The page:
San Diego Chargers Possible First Round Draft Pick: Chris "Beanie" Wells

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Chris Wells

#28 / Running Back / Ohio St. Buckeyes

6-1

237

junior



Why We Need An Upgrade: In 2008, the San Diego Chargers rushing attack ranked 20th in NFL in terms of yards per game.  As the roster stands today, the only change that has been made is the replacement of Mike Goff with Kynan Forney.  Although the focus of this team has been moved from the ground game to the passing game, it's important to be balanced and talented at both so that you can win different games with different stategies.

The reasons for improvement are many, but the most important one is victories.  A strong defense will keep you in every game, an explosive passing attack will make your offense dynamic and a powerful running game will help seal off victories (and prevent comebacks).  There were at least a handful of games that the Chargers should've won in 2008 that were lost because our offense could not stay on the field.  That needs to change if we're going to have any hopes of beating the elite teams in the AFC in the playoffs.

Key Stat:

Rush Avg Yds/G Record
SD Chargers (2006) 4.9 161.1 14-2
SD Chargers (2007) 4.2 127.4 11-5
SD Chargers (2008) 4.1 107.9 8-8

 

 

Why We Don't Need An Upgrade: The reason for not upgrading the position is hope.  Hope that Marcus McNeil returns to Pro Bowl form and becomes a tractor on the left side of the line again.  Hope that Darren Sproles' performance in the playoffs against the Colts is something he can do regularly if he's given more carries.  Hope that the right side of the offensive line improves with Goff departing and that the line improves as a whole with 2008's health issues behind them.  Hope that LaDainian Tomlinson returns to his Pro Bowl form with an improved, healthier line and less carries.  Hope that Jacob Hester can grow as a FB to become a Lorenzo Neal-type blocker.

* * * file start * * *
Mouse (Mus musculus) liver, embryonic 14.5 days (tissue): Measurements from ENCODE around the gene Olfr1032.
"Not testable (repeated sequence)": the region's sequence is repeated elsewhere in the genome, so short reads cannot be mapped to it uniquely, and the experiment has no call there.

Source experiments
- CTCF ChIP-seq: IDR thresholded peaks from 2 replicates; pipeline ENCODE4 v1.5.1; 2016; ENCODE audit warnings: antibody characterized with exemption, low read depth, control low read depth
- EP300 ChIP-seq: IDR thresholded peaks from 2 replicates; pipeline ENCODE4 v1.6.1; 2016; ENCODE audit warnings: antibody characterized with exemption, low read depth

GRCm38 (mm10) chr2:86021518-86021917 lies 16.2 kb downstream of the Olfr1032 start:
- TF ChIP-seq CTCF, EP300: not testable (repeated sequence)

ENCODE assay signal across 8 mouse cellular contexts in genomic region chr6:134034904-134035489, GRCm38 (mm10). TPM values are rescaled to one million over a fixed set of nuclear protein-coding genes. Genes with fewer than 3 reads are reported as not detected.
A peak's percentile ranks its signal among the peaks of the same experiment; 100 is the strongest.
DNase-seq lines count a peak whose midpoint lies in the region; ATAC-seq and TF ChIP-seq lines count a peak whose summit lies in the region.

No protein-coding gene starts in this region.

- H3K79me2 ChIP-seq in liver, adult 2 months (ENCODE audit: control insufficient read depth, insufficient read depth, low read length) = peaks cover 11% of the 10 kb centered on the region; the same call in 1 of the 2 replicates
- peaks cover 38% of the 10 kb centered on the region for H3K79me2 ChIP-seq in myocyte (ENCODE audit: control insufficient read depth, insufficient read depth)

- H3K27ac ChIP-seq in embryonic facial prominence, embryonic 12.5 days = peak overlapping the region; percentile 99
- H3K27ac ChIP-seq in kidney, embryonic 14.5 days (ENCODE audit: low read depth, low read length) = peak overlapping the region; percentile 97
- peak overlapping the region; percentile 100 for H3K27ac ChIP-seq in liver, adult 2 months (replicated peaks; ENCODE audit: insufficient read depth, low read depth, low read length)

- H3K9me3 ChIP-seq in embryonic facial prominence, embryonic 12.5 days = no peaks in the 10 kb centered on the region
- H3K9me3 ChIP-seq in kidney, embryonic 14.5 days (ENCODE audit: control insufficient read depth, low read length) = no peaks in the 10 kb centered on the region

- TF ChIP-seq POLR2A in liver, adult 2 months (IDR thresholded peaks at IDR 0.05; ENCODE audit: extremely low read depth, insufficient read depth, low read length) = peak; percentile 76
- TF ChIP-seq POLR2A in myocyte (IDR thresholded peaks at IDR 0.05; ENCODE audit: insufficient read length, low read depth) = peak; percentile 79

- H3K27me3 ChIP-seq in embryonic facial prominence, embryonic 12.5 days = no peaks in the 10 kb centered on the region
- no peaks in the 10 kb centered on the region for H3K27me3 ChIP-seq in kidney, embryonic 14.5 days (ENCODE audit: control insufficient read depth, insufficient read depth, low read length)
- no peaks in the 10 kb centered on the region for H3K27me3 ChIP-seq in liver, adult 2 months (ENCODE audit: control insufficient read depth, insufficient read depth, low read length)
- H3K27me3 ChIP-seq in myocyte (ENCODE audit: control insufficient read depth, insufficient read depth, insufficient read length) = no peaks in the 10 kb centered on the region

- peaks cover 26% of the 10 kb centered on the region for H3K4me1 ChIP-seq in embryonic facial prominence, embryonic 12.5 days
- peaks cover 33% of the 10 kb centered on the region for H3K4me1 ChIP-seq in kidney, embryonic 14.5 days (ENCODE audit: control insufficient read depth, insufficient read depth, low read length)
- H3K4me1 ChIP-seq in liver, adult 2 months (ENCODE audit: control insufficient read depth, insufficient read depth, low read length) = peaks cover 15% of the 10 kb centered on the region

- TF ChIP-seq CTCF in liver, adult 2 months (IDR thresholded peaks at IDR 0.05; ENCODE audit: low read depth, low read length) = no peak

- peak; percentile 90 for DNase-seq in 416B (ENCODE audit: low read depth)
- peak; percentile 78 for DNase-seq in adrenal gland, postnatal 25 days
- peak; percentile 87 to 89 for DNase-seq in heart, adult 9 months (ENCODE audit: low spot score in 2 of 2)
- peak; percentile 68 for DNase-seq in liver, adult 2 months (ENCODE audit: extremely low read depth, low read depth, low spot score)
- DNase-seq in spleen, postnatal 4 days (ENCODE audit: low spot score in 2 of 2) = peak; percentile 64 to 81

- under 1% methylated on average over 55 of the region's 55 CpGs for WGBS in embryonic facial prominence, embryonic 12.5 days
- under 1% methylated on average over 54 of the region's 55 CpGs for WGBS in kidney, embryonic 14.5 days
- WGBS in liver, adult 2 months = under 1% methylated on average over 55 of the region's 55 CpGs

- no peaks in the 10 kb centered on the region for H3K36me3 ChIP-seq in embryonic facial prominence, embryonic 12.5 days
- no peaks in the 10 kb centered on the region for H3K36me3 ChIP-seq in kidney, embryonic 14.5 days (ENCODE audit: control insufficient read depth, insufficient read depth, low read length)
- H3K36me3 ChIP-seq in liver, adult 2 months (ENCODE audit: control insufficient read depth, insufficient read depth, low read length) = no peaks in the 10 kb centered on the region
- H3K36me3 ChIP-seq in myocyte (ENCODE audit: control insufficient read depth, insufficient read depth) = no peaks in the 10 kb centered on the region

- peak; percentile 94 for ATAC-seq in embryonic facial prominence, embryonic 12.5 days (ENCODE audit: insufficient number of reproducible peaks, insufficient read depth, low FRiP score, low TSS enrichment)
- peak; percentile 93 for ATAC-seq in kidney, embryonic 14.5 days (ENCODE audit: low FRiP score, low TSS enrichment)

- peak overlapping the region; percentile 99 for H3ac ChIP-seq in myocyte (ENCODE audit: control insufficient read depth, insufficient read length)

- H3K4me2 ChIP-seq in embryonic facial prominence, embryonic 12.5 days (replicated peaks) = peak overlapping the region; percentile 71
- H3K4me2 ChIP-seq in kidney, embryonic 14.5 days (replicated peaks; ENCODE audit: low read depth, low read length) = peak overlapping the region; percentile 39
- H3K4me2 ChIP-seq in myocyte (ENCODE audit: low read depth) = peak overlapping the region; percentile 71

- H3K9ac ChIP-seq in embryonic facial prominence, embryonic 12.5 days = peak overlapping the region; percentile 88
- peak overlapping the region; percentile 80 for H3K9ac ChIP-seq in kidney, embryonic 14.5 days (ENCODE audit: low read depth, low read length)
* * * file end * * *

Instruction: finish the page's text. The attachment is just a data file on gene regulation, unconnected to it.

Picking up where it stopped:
The Argument For Wells: Chris "Beanie" Wells not only has terrific potential as an NFL running back, the Chargers' current backfield situation would be perfect for him and he would be perfect for it.  Although Tomlinson and Sproles are both talented, using their speed, quickness and hands to create opportunities in the open field, the one piece that's missing is a power back.  When he was younger and has less miles on him, Tomlinson could handle the full load.  After 2,657 carries in eight seasons it's understandable if his body is not as strong as it once was. 

Football gameplans get more complicated each season, but the need for the power back to run up the middle and pick up 3 yards consistently will never fade.  Right now, the Chargers do not have that and it's going to make LT and Sproles job much easier if we can get one.  Chris Wells has the size, speed (4.59 40 at the combine), strength (25 bench press reps) and proven track record.  In watching him play over the past few years he most reminds me of former Ohio State Buckeyes RB Eddie George, who had great success in the NFL with the Tennessee Titans.  He's a strong back with good speed, great desire and the patience to find the hole before exploding through it.  Splitting carries between him and LT would go a long way towards making our run game more dynamic, more balanced and more capable of keeping the lead in the fourth quarter.

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via images.chron.com

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via blog.mlive.com


The Argument Against Wells: Chris Wells has been described as "college fast", meaning he can turn the corner at the end of the line and sometimes even break away on a long run in college but NFL scouts suspect he'll struggle to do the same in the NFL.  He's not known for being shifty and opts to try and run defenders over rather than making them miss, another characteristic that will not translate as well in the NFL.  Wells missed several games during his senior season battling an ankle injury and then suffered a concussion in the Fiesta Bowl, so injuries may be a factor as well.  There has also been a good deal of discussion regarding his abilities as a pass-catching running back, since he made only 13 catches during his entire four-year career with Ohio State (8 catches during his injury-shortened senior season).

 

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